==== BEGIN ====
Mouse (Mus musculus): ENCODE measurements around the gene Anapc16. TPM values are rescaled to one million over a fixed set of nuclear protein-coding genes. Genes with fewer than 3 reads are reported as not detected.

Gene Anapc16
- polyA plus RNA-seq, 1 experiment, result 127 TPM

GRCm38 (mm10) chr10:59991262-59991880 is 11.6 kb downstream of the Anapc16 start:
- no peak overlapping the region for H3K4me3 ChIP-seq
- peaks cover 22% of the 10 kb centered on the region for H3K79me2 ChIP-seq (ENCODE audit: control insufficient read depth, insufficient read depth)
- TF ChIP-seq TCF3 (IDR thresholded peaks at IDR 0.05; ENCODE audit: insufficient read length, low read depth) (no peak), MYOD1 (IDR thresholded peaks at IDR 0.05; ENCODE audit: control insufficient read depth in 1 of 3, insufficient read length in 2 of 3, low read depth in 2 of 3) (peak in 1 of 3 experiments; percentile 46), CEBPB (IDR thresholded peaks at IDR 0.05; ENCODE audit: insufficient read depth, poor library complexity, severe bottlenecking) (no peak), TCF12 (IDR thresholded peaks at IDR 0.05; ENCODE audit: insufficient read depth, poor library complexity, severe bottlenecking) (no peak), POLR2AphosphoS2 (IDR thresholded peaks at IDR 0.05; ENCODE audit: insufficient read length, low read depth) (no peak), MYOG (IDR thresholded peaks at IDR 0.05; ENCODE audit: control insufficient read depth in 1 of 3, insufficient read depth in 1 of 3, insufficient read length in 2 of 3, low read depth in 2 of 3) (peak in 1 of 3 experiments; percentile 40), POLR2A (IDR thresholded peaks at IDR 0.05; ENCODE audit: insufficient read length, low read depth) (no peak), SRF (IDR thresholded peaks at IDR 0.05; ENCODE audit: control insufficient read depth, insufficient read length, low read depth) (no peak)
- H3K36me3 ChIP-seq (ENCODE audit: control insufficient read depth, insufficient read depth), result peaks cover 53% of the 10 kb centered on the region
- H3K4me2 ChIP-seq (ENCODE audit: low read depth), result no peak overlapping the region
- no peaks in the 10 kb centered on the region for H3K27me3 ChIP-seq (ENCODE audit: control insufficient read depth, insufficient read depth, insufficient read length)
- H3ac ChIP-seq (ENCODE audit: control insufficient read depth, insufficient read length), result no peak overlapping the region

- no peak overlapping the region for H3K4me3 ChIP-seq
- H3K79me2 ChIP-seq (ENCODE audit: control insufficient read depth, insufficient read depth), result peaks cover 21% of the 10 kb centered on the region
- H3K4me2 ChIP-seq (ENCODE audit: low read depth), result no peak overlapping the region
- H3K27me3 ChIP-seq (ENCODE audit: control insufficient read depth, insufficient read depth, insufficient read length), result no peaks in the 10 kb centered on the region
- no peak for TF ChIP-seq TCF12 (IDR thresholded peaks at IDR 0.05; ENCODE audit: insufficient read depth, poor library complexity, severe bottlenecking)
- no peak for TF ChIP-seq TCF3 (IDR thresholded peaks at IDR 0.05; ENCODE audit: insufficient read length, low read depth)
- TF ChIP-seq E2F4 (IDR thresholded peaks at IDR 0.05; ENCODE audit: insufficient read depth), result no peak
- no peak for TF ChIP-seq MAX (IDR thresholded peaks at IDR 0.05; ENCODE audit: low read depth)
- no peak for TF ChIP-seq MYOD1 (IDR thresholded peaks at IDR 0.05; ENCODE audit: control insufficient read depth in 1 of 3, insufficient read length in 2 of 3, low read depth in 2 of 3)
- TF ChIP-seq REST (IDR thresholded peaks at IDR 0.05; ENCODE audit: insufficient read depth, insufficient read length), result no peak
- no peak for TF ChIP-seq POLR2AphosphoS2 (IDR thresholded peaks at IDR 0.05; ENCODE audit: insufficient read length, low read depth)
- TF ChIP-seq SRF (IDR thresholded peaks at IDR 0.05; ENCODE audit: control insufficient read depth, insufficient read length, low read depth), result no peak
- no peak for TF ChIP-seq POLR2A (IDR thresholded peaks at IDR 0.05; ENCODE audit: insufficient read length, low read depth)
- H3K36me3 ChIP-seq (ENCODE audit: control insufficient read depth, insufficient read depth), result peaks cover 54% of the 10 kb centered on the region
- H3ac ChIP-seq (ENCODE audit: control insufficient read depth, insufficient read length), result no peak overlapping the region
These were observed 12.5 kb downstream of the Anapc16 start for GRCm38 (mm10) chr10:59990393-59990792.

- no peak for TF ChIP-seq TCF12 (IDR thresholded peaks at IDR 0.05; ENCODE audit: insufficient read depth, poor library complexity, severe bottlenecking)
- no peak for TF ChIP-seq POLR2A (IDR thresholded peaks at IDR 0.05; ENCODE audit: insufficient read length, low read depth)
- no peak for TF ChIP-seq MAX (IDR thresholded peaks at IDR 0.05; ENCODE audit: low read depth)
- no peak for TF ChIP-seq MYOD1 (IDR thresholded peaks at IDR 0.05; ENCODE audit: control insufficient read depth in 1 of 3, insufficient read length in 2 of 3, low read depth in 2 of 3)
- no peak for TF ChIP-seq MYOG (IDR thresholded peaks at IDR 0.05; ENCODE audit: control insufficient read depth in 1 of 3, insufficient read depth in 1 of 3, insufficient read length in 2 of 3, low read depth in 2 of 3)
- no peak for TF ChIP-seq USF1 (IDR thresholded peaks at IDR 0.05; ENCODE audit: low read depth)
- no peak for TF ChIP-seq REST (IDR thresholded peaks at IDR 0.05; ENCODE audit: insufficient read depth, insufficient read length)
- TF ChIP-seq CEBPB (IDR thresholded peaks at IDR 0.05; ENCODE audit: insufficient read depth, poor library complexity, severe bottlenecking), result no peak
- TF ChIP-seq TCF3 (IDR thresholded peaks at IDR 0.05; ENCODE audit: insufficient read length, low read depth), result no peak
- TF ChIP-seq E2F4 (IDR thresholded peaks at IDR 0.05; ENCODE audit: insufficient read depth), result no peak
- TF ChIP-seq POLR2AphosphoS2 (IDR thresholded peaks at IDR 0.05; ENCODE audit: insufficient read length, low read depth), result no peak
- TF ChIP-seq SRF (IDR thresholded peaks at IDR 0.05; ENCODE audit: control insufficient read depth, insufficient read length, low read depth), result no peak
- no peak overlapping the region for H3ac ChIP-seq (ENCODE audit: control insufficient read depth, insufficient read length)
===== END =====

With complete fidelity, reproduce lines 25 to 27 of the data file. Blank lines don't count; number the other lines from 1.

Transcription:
- H3K36me3 ChIP-seq (ENCODE audit: control insufficient read depth, insufficient read depth), result peaks cover 54% of the 10 kb centered on the region
- H3ac ChIP-seq (ENCODE audit: control insufficient read depth, insufficient read length), result no peak overlapping the region
These were observed 12.5 kb downstream of the Anapc16 start for GRCm38 (mm10) chr10:59990393-59990792.